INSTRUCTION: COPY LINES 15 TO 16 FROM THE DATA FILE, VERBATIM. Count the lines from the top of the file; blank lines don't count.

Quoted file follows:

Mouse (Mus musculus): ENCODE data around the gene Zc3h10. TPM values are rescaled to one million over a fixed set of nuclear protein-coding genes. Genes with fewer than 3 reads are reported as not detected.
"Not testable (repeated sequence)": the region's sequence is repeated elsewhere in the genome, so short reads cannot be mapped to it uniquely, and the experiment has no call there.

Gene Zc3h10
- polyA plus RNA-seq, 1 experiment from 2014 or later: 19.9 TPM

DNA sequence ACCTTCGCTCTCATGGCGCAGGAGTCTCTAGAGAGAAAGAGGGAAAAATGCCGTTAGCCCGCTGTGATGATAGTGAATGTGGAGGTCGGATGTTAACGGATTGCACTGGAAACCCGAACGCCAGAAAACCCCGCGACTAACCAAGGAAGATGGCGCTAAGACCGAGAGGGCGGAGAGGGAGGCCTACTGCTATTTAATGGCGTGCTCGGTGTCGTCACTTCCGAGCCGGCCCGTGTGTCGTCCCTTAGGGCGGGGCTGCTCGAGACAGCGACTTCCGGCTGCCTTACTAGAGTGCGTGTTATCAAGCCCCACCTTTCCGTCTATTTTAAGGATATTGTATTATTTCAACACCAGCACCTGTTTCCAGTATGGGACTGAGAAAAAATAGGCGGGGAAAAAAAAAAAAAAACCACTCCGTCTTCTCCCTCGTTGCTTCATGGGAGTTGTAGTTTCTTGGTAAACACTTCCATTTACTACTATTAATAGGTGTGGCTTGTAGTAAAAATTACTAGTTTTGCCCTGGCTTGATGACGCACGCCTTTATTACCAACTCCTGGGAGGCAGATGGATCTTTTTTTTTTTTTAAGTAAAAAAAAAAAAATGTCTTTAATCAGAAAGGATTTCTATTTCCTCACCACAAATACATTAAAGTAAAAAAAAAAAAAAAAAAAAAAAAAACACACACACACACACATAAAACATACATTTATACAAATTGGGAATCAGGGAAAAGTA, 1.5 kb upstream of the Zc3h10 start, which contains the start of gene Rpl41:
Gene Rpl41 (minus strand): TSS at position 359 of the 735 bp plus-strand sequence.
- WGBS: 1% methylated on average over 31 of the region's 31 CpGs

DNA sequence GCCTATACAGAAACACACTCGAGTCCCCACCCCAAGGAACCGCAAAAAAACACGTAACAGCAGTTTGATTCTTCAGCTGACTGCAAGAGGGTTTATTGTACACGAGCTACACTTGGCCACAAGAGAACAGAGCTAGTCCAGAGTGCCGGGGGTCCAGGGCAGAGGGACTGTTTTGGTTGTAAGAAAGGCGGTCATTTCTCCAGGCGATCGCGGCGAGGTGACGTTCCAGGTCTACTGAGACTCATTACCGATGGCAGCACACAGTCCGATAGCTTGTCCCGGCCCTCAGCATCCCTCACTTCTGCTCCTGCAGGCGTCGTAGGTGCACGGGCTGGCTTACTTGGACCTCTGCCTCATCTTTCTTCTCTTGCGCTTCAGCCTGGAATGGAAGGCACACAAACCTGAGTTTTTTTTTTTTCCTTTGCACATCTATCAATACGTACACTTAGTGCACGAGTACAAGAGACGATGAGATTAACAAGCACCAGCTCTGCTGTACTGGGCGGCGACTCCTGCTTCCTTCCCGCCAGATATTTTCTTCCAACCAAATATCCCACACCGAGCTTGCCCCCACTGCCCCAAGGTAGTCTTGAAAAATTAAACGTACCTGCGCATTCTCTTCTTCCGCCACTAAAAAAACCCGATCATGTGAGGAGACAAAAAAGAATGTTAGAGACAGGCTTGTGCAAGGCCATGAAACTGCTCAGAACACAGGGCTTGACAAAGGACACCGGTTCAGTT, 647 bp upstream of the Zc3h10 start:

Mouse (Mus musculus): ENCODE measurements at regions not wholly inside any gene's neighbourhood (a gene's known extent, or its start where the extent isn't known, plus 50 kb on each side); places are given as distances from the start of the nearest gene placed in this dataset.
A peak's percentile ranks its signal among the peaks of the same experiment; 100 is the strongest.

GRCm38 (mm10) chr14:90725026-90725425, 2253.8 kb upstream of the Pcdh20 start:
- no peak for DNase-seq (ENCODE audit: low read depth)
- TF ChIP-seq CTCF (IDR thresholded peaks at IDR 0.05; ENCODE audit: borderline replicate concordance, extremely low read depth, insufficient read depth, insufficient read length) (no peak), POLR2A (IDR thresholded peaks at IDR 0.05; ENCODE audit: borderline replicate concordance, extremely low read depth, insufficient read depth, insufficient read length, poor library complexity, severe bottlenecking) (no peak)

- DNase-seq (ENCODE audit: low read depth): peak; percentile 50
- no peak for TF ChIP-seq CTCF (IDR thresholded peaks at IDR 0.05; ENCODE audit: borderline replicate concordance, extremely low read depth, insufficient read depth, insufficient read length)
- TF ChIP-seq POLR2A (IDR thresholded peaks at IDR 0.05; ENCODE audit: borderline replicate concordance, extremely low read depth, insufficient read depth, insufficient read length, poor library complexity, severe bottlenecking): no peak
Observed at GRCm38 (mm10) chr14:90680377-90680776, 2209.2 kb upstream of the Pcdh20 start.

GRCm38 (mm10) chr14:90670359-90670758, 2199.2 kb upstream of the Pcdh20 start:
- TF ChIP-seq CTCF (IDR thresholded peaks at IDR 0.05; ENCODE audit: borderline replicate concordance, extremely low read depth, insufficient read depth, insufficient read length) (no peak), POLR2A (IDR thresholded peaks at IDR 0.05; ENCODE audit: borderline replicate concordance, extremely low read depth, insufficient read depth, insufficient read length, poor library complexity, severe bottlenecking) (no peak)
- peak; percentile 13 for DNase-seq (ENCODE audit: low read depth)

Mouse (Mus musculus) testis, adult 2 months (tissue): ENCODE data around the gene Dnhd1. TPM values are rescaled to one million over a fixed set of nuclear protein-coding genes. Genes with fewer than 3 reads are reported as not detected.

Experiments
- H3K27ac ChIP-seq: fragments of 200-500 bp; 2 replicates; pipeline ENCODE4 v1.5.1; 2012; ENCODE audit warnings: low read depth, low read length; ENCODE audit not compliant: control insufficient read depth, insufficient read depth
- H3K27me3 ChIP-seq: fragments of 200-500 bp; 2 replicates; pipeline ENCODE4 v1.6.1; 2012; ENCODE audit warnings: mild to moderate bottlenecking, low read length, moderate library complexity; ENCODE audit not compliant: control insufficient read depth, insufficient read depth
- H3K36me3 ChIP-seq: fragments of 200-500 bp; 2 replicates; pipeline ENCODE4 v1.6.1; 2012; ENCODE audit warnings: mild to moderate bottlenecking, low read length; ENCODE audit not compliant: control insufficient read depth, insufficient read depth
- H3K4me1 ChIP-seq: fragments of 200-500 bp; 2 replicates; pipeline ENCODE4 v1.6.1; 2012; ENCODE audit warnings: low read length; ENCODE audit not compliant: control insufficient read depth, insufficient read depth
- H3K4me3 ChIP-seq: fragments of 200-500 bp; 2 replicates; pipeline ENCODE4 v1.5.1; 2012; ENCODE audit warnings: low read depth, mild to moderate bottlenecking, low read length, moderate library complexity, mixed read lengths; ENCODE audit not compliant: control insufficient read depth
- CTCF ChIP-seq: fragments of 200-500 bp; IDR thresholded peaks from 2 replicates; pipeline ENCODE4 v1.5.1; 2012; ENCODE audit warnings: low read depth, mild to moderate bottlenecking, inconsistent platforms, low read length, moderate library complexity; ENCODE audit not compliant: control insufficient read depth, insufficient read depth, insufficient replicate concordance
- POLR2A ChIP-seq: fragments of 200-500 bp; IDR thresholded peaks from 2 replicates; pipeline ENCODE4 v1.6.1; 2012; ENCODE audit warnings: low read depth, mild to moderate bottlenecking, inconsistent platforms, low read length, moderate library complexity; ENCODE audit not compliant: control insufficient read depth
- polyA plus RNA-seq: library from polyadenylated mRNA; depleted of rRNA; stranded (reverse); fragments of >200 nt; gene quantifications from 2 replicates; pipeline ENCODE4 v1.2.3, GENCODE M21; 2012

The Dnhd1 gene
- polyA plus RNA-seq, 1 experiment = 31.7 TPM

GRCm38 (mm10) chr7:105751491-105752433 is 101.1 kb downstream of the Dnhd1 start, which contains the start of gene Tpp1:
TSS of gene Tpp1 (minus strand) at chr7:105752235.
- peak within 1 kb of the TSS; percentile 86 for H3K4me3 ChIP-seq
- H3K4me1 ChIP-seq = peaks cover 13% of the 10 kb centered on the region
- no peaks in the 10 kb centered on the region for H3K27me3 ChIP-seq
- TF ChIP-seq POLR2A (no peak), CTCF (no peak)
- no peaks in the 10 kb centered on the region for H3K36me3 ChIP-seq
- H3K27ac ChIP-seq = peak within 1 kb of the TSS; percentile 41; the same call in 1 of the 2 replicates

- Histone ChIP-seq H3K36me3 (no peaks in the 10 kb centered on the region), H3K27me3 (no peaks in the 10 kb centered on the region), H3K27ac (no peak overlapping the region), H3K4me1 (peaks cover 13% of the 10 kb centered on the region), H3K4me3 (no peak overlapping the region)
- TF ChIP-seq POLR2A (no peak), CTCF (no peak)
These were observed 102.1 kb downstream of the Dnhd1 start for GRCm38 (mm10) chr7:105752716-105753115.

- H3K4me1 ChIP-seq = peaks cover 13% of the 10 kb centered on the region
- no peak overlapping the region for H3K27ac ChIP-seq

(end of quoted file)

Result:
- no peak for TF ChIP-seq CTCF (IDR thresholded peaks at IDR 0.05; ENCODE audit: borderline replicate concordance, extremely low read depth, insufficient read depth, insufficient read length)
- TF ChIP-seq POLR2A (IDR thresholded peaks at IDR 0.05; ENCODE audit: borderline replicate concordance, extremely low read depth, insufficient read depth, insufficient read length, poor library complexity, severe bottlenecking): no peak